From Rainy Pass, we hiked northbound on the Pacific Crest Trail (PCT) to the Devil’s Ridge Trail which junctions with the PCT at Holman Pass. This is some of the most beautiful high ridge hiking in the North Cascades.
Day 6: Rainy Pass to Methow River (13 miles)
From the trailhead to cutthroat pass, is a pretty easy hike up hill. There’s a good water source before the top, right as you emerge from the trees. From cutthroat pass, the views begin and don’t go away for miles.
This is some of the finest ridge walking Rachel and I have ever done.
Day 7: Methow River to Tatie Peak (12 miles)
After camping in a woods somewhere along the Methow River, we continued our hike through thick trees and brush, then pushing up to High Pass, and then pushing even higher below Grasshopper Peak.
The start of the leg was plentiful of water, but after you leave Bush Creek, access to water is difficult to find. There are some trickling streams near High Pass, but the water quality is suspect. The next water source we found was at Tatie Peak, located down below the trail.
Day 8: Tatie Peak to The Devil’s Backbone (14 miles)
From a beautiful campsite below Tatie Peak, we curve our way along the ridge, and climbed to Hart’s Pass. Here is another location you could have a potential re-supply if you had someone drive in to meet you. This is also the exit point for PCT hikers.
From here we hiked on to one of my favorite camp sites – located on the Devil’s Backbone, a unique Ridgeline that extends out from the trail, sitting below a towering Jim Peak.
Day 9: The Devil’s Backbone to the Devil’s Ridge (10 miles)
Day 9 would mark our exit from the PCT. We packed up our camp on the Devil’s Backbone, then veered off to the west at Holman Pass onto the Devil’s Ridge Trail. This also is a section of the Pacific Northwest trail, a trail that travels from the Glacier National Park in Montana, to the Pacific Coast of Washington.
After exiting the PCT, the number of hikers thins out. The views along the Devil’s Ridge trail are unmatched in beauty. You go from damp wetlands at the foot of the forest, then climb along brushy hillsides. The terrain is a little rough, but mainly because the trail is not as regularly maintained. At no point did we worry about losing the trail.
Day 10: Devil’s Ridge to Devil’s Camp (10 miles)
The Devil’s Ridge Trail continued to take us westbound toward Ross Lake. As I mentioned above, the beauty of the Devil’s Ridge is unrivaled, and that was made abundantly clear on day 10 of our adventure.
After several days of smoke, we awoke to wet ground, and rolling clouds. As we climbed, the skies cleared, and we were greeted by stunning views of Devil’s dome and Jack Mountain. This was by far, the most beautiful day of the trip.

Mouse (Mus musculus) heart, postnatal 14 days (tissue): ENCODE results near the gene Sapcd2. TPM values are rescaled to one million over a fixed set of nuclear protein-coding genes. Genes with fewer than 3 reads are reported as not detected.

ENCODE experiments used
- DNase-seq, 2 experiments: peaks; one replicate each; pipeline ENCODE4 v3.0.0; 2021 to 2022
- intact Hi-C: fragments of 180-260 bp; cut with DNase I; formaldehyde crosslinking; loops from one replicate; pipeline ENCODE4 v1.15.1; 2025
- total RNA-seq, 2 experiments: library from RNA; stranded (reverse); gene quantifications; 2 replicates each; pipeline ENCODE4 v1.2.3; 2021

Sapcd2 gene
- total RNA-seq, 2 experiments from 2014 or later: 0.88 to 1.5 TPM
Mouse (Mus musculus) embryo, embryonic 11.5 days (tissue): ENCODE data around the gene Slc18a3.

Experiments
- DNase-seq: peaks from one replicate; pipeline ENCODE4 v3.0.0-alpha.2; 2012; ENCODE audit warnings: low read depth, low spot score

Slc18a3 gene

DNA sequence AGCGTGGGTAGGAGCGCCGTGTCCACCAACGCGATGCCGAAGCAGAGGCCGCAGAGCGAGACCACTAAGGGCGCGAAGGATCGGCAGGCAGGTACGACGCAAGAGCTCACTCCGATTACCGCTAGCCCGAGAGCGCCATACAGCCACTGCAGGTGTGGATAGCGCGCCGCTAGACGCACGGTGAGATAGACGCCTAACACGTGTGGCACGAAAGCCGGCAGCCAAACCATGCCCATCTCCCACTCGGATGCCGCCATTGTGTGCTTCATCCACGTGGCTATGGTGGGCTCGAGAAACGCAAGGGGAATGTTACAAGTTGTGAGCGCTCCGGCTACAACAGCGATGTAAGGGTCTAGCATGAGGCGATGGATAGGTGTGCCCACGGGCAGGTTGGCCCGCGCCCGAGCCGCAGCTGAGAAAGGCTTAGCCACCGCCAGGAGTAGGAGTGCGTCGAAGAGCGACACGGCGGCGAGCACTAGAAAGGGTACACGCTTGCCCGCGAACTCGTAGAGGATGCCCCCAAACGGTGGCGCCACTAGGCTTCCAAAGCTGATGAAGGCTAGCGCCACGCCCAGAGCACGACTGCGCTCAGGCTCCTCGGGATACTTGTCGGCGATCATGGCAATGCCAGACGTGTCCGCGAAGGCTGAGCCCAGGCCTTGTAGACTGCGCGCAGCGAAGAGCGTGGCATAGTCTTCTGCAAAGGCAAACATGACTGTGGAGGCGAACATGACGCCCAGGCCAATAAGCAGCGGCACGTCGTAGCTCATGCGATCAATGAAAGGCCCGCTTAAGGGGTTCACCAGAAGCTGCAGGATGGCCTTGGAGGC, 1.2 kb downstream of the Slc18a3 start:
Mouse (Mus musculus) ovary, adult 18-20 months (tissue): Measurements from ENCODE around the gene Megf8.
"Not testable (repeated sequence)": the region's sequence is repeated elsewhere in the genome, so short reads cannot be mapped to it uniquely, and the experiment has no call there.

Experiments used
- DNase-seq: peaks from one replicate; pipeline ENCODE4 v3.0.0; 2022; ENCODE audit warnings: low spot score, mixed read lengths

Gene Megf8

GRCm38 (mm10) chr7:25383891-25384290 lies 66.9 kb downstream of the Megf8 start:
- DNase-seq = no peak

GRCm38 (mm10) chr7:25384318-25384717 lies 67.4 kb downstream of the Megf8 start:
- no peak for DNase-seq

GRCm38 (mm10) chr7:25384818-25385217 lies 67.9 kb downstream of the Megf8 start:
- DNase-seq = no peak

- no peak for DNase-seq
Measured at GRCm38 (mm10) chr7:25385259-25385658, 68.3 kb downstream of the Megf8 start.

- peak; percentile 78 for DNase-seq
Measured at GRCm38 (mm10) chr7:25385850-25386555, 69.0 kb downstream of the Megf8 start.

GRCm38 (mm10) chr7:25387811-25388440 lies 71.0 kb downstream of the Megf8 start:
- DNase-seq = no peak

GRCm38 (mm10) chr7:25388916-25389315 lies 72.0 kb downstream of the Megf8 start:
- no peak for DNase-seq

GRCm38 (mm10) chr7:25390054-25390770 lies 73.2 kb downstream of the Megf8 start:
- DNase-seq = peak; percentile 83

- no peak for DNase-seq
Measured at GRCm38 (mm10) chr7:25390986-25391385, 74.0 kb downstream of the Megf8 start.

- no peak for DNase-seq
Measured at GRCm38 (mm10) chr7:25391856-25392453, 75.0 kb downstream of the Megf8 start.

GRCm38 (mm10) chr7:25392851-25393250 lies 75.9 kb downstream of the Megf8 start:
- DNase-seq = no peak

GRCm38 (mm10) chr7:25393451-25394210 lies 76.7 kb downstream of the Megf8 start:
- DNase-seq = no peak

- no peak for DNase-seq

After winding our way down, we camped along the shore of Ross Lake, at Devil’s Camp.
East Bank Trail to Colonial Creek Campground
The East Bank East Bank Trail runs along the bank of Ross Lake. We spent our last several days running along the edge of the trail. The East Bank trail connects to Highway 20 at its southern end.
Day 11: Devil’s Camp to Lightning Creek Camp (3.5 miles)
This was the shortest day of our trip, which was also nice because it was our first day on Ross Lake. We started with coffee and oatmeal on the lake, and then moved north to the Lightning Creek Stock Camp, which sits just south of the Lightning Creek Bridge.
The best part of this day was that we had the whole camp to ourselves. The worst part? It was smoky, and we were running low on food. But we still enjoyed listening to the lake Loons, reading, and swimming in the water.
Day 12: Lightning Creek to Hidden Hand (13 miles)
Day 12 marked our last night of camping on the trail. We were sad to leave lightning creek, but our food was low, and our bellies growling. The East Bank trail has some beautiful spots where it rides above the lake, on a path etched into the stone.
We capped the evening off with desert, and sunset at Hidden Hand.
Day 13: Hidden Hand to Colonial Creek (14 miles)
This was the last day of our trip. It was a short hike from Hidden Hand to The Eastbank trailhead. From there we had to walk eastbound on Highway a short distance until you reach the Panther Creek trailhead. At this point the trail get’s fairly steep as it marches into the woods over Fourth of July pass, and then makes a steep descent back to Thunder Creek, finally exiting at the Colonial Creek Campground.
Where Will You Be Hiking this Year?
Now, we’d like to hear from you.
Have you done a long hike in the North Cascades, or elsewhere? Are you planning one?
Or, maybe you’ve hiked one of these trail sections and noticed something that we missed.
Either way, let us know by leaving a comment below.